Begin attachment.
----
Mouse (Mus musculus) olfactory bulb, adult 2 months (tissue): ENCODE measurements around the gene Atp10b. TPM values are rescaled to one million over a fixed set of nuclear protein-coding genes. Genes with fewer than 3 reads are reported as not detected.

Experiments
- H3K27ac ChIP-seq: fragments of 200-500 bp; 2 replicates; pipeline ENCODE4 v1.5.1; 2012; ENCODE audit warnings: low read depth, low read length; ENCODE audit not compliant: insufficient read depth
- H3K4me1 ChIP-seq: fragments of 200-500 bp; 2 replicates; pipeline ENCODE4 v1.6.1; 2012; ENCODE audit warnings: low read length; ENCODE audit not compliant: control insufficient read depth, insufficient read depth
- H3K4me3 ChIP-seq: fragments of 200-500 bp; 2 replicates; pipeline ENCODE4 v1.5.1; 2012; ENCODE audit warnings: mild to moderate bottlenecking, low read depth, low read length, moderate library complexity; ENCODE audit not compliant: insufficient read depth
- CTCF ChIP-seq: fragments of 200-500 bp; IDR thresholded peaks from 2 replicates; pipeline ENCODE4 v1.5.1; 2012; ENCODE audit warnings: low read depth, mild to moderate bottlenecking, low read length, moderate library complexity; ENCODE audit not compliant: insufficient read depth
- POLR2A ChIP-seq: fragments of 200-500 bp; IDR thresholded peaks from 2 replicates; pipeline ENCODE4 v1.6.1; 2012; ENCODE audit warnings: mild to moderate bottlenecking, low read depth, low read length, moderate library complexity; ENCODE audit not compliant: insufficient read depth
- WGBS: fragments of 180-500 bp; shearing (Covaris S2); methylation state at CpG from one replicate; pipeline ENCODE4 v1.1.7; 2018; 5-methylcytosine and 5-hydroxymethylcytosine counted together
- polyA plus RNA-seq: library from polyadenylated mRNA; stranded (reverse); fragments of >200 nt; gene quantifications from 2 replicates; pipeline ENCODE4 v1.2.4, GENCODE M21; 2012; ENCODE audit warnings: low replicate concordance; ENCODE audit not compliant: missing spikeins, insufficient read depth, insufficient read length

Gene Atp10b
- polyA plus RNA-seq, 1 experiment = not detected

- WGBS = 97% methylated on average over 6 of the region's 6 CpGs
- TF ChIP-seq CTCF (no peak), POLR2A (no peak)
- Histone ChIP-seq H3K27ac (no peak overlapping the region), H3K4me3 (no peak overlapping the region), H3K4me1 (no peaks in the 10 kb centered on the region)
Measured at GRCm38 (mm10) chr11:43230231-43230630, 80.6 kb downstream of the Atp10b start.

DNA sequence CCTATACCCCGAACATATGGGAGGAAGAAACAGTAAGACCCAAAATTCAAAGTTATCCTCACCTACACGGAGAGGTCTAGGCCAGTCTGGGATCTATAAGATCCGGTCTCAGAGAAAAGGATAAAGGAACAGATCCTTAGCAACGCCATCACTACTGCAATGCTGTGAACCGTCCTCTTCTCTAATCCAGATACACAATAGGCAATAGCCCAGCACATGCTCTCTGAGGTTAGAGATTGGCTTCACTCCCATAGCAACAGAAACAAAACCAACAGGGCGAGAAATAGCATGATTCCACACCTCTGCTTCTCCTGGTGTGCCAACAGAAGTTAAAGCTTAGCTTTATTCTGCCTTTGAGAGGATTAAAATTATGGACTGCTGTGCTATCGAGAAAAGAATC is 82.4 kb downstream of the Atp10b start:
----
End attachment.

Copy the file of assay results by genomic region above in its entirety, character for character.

Mouse (Mus musculus) olfactory bulb, adult 2 months (tissue): ENCODE measurements around the gene Atp10b. TPM values are rescaled to one million over a fixed set of nuclear protein-coding genes. Genes with fewer than 3 reads are reported as not detected.

Experiments
- H3K27ac ChIP-seq: fragments of 200-500 bp; 2 replicates; pipeline ENCODE4 v1.5.1; 2012; ENCODE audit warnings: low read depth, low read length; ENCODE audit not compliant: insufficient read depth
- H3K4me1 ChIP-seq: fragments of 200-500 bp; 2 replicates; pipeline ENCODE4 v1.6.1; 2012; ENCODE audit warnings: low read length; ENCODE audit not compliant: control insufficient read depth, insufficient read depth
- H3K4me3 ChIP-seq: fragments of 200-500 bp; 2 replicates; pipeline ENCODE4 v1.5.1; 2012; ENCODE audit warnings: mild to moderate bottlenecking, low read depth, low read length, moderate library complexity; ENCODE audit not compliant: insufficient read depth
- CTCF ChIP-seq: fragments of 200-500 bp; IDR thresholded peaks from 2 replicates; pipeline ENCODE4 v1.5.1; 2012; ENCODE audit warnings: low read depth, mild to moderate bottlenecking, low read length, moderate library complexity; ENCODE audit not compliant: insufficient read depth
- POLR2A ChIP-seq: fragments of 200-500 bp; IDR thresholded peaks from 2 replicates; pipeline ENCODE4 v1.6.1; 2012; ENCODE audit warnings: mild to moderate bottlenecking, low read depth, low read length, moderate library complexity; ENCODE audit not compliant: insufficient read depth
- WGBS: fragments of 180-500 bp; shearing (Covaris S2); methylation state at CpG from one replicate; pipeline ENCODE4 v1.1.7; 2018; 5-methylcytosine and 5-hydroxymethylcytosine counted together
- polyA plus RNA-seq: library from polyadenylated mRNA; stranded (reverse); fragments of >200 nt; gene quantifications from 2 replicates; pipeline ENCODE4 v1.2.4, GENCODE M21; 2012; ENCODE audit warnings: low replicate concordance; ENCODE audit not compliant: missing spikeins, insufficient read depth, insufficient read length

Gene Atp10b
- polyA plus RNA-seq, 1 experiment = not detected

- WGBS = 97% methylated on average over 6 of the region's 6 CpGs
- TF ChIP-seq CTCF (no peak), POLR2A (no peak)
- Histone ChIP-seq H3K27ac (no peak overlapping the region), H3K4me3 (no peak overlapping the region), H3K4me1 (no peaks in the 10 kb centered on the region)
Measured at GRCm38 (mm10) chr11:43230231-43230630, 80.6 kb downstream of the Atp10b start.

DNA sequence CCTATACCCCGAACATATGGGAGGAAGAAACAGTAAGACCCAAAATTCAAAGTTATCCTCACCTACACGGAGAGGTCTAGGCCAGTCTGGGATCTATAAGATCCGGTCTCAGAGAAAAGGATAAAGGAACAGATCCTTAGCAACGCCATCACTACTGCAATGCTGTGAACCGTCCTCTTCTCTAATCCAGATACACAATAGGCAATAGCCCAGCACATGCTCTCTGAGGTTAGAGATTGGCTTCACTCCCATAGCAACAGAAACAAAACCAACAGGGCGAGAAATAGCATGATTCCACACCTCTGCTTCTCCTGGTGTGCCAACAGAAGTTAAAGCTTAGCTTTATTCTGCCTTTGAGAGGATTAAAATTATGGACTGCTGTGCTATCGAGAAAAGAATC is 82.4 kb downstream of the Atp10b start: